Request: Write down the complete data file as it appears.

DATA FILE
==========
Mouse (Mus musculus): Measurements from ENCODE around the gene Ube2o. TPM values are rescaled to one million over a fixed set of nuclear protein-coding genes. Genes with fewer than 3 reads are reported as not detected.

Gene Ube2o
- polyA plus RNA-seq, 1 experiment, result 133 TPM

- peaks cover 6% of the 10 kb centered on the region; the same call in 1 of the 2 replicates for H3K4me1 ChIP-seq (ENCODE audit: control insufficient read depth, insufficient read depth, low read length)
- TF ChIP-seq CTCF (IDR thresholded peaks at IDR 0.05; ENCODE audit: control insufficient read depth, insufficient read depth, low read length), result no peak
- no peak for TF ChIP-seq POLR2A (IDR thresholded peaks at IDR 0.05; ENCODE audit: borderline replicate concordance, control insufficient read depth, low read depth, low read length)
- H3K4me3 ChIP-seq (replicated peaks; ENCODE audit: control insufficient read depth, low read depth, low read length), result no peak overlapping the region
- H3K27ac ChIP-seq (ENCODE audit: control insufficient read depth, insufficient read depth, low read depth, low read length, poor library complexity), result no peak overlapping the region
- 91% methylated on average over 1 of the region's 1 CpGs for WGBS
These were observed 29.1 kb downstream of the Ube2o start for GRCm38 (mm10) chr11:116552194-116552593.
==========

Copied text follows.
Mouse (Mus musculus): Measurements from ENCODE around the gene Ube2o. TPM values are rescaled to one million over a fixed set of nuclear protein-coding genes. Genes with fewer than 3 reads are reported as not detected.

Gene Ube2o
- polyA plus RNA-seq, 1 experiment, result 133 TPM

- peaks cover 6% of the 10 kb centered on the region; the same call in 1 of the 2 replicates for H3K4me1 ChIP-seq (ENCODE audit: control insufficient read depth, insufficient read depth, low read length)
- TF ChIP-seq CTCF (IDR thresholded peaks at IDR 0.05; ENCODE audit: control insufficient read depth, insufficient read depth, low read length), result no peak
- no peak for TF ChIP-seq POLR2A (IDR thresholded peaks at IDR 0.05; ENCODE audit: borderline replicate concordance, control insufficient read depth, low read depth, low read length)
- H3K4me3 ChIP-seq (replicated peaks; ENCODE audit: control insufficient read depth, low read depth, low read length), result no peak overlapping the region
- H3K27ac ChIP-seq (ENCODE audit: control insufficient read depth, insufficient read depth, low read depth, low read length, poor library complexity), result no peak overlapping the region
- 91% methylated on average over 1 of the region's 1 CpGs for WGBS
These were observed 29.1 kb downstream of the Ube2o start for GRCm38 (mm10) chr11:116552194-116552593.